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youth

The Kids ‘Left Behind’ By New York’s Raise the Age Law

Juveniles under the age of 17 will no longer be prosecuted as adults under a state law that went into effect Oct. 1. But since the law isn’t retroactive, thousands of young people arrested earlier are caught in the old system—with potentially devastating consequences, advocates say.

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youth

Young, Black and Charged as Adults

African-American teens in Pennsylvania’s second-most populous county were 20 times more likely than their white peers to be arrested and charged as adults in 2016 and 2017, according to a newspaper investigation.

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handcuff

After Raise the Age, Where Will Adolescent Offenders Go?

New York has finally joined other states in barring 16- and 17-year-olds who get in trouble with the law from being tried as adults. But now officials are scrambling to find a secure place to house them and keep them out of the justice system.

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Rikers

NYC Moves Teens from Rikers Island: ‘Kids Will Be Treated Like Kids,’ says Mayor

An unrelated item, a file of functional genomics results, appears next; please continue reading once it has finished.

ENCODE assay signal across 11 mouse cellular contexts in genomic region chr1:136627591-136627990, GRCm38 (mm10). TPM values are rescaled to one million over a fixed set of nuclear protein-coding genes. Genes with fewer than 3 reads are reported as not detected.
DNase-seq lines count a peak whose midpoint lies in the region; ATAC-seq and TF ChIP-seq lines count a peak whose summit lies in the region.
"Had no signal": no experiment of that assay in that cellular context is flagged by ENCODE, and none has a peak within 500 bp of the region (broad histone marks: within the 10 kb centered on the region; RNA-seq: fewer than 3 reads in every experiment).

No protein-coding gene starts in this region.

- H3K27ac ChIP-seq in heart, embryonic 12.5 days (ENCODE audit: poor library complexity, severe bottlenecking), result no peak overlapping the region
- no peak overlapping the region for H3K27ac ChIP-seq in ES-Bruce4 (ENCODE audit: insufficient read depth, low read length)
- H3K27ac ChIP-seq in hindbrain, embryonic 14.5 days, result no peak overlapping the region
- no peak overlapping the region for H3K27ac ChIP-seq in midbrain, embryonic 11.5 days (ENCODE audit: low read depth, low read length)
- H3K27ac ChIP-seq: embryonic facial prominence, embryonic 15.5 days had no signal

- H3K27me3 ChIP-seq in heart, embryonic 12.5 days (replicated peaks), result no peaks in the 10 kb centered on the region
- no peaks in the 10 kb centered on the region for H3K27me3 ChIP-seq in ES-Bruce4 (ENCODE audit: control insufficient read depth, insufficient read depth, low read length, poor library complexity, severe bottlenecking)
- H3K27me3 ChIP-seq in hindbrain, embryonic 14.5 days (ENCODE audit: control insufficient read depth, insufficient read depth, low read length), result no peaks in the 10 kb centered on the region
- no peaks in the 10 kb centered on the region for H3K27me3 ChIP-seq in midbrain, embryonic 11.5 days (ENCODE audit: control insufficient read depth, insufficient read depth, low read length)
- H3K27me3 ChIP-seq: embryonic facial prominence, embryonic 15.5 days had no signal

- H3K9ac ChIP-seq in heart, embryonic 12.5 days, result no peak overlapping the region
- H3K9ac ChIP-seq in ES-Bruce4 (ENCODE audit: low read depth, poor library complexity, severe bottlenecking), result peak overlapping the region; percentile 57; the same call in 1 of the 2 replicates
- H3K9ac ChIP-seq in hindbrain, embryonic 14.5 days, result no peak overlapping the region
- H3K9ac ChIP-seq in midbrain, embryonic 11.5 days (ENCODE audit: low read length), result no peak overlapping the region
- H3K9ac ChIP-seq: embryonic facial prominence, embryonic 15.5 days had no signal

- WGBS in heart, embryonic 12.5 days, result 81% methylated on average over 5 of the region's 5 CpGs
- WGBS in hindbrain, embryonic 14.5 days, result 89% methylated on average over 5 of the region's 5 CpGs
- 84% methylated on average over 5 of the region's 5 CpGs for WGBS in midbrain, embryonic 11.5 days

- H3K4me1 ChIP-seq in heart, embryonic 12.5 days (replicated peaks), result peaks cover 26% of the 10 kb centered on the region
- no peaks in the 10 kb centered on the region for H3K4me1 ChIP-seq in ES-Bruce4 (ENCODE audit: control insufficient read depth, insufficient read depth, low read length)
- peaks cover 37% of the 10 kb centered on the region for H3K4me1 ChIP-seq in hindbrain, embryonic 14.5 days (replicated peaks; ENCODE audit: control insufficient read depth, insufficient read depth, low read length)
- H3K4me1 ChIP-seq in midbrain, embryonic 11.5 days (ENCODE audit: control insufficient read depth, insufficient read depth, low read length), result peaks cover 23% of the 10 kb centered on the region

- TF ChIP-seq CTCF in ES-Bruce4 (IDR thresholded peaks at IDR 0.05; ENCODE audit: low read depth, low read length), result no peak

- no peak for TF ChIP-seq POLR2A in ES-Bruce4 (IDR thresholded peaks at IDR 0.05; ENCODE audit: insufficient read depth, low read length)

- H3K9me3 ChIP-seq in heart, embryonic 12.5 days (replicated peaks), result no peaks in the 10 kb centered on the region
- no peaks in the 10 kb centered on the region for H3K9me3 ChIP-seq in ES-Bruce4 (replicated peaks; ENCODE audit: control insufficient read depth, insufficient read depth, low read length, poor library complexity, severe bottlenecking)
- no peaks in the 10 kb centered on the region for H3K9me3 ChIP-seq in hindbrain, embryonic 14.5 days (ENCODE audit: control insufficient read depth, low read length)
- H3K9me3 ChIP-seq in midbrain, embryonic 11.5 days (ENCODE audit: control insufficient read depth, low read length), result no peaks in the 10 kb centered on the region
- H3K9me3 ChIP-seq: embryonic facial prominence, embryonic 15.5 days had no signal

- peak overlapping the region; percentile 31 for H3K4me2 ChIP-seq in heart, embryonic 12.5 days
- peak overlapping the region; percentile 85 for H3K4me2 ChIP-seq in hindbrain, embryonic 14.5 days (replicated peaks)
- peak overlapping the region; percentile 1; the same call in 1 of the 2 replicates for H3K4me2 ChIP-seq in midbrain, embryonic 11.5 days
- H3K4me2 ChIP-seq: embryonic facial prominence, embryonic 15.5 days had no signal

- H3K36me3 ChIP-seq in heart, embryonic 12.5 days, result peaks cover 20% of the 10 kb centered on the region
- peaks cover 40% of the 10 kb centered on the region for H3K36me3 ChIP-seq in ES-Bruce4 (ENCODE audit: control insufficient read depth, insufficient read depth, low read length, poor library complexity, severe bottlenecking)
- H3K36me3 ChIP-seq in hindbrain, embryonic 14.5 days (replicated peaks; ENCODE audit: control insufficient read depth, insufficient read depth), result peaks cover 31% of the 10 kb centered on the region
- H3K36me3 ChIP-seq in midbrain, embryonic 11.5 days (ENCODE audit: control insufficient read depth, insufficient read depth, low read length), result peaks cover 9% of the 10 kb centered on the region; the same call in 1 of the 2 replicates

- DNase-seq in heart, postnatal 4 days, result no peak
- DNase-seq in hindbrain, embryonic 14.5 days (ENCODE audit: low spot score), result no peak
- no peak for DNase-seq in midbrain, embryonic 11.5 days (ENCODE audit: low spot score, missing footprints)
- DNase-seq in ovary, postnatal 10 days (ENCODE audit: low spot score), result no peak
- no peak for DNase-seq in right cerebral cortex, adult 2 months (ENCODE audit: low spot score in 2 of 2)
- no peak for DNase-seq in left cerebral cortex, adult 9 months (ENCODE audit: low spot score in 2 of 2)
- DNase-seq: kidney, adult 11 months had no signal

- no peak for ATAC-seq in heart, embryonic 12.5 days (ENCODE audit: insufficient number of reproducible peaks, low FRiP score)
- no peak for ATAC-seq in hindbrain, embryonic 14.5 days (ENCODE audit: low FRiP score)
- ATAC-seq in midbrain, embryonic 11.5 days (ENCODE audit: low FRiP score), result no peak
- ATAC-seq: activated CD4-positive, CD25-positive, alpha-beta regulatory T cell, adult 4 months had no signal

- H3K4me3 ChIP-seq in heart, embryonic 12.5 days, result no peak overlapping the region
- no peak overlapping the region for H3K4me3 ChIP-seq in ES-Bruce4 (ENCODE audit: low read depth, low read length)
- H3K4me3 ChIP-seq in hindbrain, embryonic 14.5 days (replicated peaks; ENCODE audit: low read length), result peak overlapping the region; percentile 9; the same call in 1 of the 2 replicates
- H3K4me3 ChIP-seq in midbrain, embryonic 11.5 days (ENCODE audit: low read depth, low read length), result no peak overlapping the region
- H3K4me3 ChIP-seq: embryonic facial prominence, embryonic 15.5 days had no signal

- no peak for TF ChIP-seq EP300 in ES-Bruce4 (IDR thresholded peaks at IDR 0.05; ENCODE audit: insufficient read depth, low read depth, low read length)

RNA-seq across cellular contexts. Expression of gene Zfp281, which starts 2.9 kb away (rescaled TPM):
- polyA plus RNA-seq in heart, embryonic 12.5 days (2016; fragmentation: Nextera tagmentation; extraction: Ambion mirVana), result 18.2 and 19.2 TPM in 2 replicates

The city Correction Department has completed the move of 16- and 17-year-olds off Rikers Island to juvenile facilities in what Mayor Bill de Blasio called “an historic day for criminal justice reform.” The long-awaited move comes as a new “Raise the Age” state law approved by Gov. Andrew Cuomo and the legislature that treats 16-year-olds accused of crimes as juveniles instead of adults took effect Monday.

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handcuffs

California Ponders Raise the Age Bill

A hearing on state Senate Bill 1391, which would prevent youths under 16 from being sent to adult courts, is scheduled Thursday. Supporters say it will reduce recidivism rates and better rehabilitate and prepare youth for successful, productive reentry into society.

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Dutch youth

Raising Age to 23: It Works for the Dutch

The results of 2014 legislation in The Netherlands are still inconclusive, but two Americans examining juvenile justice programs in Europe say early data suggest that the presence of older youth in juvenile court may promote more leniency for 16- and 17-year-olds.

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child in handcuffs

Raise the Age, But By How Much?

Long-overdue juvenile justice reforms have increased the age at which juveniles can be charged as adults to 17 or 18. But a few states want to increase it to as high as 21– an initiative that one justice researcher argues could be counterproductive.

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